Bankers summit showcases RI progress

Andi Haswidi and Urip Hudiono, The Jakarta Post, Jakarta

Having gone through years of slow, painful and costly recovery since the 1997-1998 monetary crisis, the country's banking sector is now ready to take the lead in supporting economic growth, Bank Indonesia Governor Burhanuddin Abdullah said Monday.

In a keynote speech at the Asian Bankers Summit, being held March 25-28 at the Shangri-La Hotel in Jakarta and attended by hundreds of bankers from across the Asia Pacific, Burhanuddin said Indonesia's banking sector has come a long way since the crisis, when the government was forced to inject huge amounts of public funds into the industry to prevent its collapse.

The central bank, he said, has improved the industry's regulatory framework, having launched in 2004 the Indonesian Banking Architecture (API), a definitive blueprint to create a stronger and more robust banking sector.

He said the API laid out such best practices as good corporate governance and risk management -- the lack of which was partly to blame for the crisis. The API also incorporates a policy road map for mergers and acquisitions, to pare down the country's 130 lenders into fewer banks with stronger capital.

"With all this, the banking industry should now be able to return to its basic function of intermediation, of disbursing more lendings to support higher economic growth.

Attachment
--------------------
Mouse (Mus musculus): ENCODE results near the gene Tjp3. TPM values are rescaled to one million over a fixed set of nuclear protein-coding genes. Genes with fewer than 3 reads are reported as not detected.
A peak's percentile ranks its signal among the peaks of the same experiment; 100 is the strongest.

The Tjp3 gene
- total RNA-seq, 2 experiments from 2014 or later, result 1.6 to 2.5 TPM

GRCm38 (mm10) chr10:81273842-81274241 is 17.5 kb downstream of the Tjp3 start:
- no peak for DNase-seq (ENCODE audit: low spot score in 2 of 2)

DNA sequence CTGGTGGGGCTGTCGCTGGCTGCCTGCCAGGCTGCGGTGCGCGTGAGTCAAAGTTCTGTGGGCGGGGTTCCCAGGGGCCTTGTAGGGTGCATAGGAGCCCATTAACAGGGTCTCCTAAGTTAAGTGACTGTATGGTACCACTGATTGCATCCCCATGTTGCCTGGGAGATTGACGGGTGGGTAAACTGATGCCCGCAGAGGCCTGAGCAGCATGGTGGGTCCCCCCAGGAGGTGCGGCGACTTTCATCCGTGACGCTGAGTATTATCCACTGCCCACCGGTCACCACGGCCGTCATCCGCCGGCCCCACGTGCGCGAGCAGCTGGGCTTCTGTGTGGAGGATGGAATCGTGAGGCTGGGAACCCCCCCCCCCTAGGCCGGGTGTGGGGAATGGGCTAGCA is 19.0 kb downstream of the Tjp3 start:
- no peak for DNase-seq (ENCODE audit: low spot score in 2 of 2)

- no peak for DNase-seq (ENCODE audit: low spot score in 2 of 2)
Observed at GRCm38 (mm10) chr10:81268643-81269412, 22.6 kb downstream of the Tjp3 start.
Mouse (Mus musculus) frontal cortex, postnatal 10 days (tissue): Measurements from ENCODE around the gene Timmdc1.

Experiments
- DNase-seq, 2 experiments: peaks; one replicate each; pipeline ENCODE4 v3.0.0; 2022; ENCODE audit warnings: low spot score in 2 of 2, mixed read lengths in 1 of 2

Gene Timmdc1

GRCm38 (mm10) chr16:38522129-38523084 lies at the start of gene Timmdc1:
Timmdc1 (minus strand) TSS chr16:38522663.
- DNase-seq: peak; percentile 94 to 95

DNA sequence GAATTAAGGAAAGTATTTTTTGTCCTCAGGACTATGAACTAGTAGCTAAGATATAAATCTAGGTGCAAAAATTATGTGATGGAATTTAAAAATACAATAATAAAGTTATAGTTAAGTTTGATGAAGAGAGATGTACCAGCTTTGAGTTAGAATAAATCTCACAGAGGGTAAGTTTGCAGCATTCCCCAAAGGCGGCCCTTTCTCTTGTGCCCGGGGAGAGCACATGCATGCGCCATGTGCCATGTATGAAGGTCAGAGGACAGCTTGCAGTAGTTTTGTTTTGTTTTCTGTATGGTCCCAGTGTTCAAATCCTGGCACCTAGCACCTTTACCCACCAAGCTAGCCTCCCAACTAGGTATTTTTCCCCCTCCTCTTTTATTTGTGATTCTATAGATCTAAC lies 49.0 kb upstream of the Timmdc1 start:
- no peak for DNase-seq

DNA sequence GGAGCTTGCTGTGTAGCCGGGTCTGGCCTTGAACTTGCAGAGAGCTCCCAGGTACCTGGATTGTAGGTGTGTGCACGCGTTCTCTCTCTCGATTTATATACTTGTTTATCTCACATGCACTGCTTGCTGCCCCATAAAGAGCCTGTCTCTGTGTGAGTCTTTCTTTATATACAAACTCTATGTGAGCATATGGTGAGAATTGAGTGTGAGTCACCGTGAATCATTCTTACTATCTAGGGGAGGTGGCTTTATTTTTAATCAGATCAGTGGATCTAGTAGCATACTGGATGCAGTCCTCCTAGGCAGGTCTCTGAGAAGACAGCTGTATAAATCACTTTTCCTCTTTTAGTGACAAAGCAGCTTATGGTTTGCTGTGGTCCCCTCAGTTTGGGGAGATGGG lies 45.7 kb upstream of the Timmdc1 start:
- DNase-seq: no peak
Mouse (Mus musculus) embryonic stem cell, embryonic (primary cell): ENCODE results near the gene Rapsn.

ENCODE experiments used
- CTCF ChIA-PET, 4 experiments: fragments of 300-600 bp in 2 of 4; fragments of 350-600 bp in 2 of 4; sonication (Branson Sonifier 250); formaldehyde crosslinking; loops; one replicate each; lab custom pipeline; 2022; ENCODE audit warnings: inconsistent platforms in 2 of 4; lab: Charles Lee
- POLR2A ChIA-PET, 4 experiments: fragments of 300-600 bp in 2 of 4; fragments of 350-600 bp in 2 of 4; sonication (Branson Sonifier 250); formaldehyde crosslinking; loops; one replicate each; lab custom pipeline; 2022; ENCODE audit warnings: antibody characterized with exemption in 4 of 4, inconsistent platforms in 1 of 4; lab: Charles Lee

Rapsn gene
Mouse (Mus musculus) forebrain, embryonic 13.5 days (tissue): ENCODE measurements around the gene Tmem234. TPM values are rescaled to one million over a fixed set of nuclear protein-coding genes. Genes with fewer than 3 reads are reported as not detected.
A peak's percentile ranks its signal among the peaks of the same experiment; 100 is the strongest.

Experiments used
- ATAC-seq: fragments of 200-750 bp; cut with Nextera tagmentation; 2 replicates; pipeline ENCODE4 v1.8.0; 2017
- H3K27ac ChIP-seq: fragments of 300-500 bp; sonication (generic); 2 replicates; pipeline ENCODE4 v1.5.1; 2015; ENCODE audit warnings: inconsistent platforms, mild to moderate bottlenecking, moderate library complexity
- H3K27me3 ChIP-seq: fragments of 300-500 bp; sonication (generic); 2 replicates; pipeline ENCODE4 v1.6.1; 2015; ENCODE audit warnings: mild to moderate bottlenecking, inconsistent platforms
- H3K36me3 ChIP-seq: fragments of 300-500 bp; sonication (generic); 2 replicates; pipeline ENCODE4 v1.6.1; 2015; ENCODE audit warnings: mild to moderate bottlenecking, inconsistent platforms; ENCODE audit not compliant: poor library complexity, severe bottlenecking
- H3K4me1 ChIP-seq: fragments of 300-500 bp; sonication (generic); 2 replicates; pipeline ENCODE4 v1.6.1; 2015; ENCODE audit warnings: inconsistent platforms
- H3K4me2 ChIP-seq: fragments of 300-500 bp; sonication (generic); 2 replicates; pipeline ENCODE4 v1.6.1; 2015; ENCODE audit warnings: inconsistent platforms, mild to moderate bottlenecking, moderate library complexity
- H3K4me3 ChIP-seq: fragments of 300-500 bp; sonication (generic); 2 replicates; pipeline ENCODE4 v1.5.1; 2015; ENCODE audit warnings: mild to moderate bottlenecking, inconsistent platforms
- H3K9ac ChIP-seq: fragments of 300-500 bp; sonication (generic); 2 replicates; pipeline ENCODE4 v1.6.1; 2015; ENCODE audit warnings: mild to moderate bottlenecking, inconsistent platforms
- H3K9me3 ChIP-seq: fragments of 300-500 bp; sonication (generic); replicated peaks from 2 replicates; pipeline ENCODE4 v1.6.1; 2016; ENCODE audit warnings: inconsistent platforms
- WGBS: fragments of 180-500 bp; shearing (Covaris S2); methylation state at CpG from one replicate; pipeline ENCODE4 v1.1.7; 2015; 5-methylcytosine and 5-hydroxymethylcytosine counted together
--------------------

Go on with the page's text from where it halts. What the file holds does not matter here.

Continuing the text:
"This the main challenge now, and the challenge of intermediation is not Indonesia's alone, but also in other countries having experienced a crisis," he said.

Bank lending in Indonesia grew by 14 percent to Rp 792.3 trillion last year, as high inflation and interest rates since 2005 dampened loan demand. Lending had averaged 20 percent growth the previous two years.

Many bankers attending the event acknowledged that Indonesia's banking sector has recovered from the crisis

Summit director Fiona Shaw said the Indonesian banking sector had made tremendous progress since 1997 through a series of mergers, acquisitions, consolidations and fairly successful micro-financing schemes.

"We would like to, in a way, make Indonesia a showcase for other developing countries, to learn from the success achieved by the banking sector here.

"We decided to pick Jakarta (for the summit venue) because we thought it was time to showcase the progress to the rest of the world," Shaw said.

The summit itself is a multifaceted event that involves visits to local banks, an awards ceremony that will bring together bank CEOs from across the region and three key conferences on the different aspects of the industry: risk management and governance, cash, and treasury and trade.

In addition, the technology council will hold its annual meeting.

As part of efforts to showcase the progress of Indonesia's banking industry, all summit participants are scheduled to visit the headquarters of the state Bank Rakyat Indonesia (BRI), to hear about its success with microfinancing schemes.

During the summit's opening ceremony Sunday, BRI small and medium enterprises director Sulaiman Arif Arianto said the bank was committed to allocating 80 percent of its total loans for micro-credits this year, and the remaining 20 percent for corporation projects.
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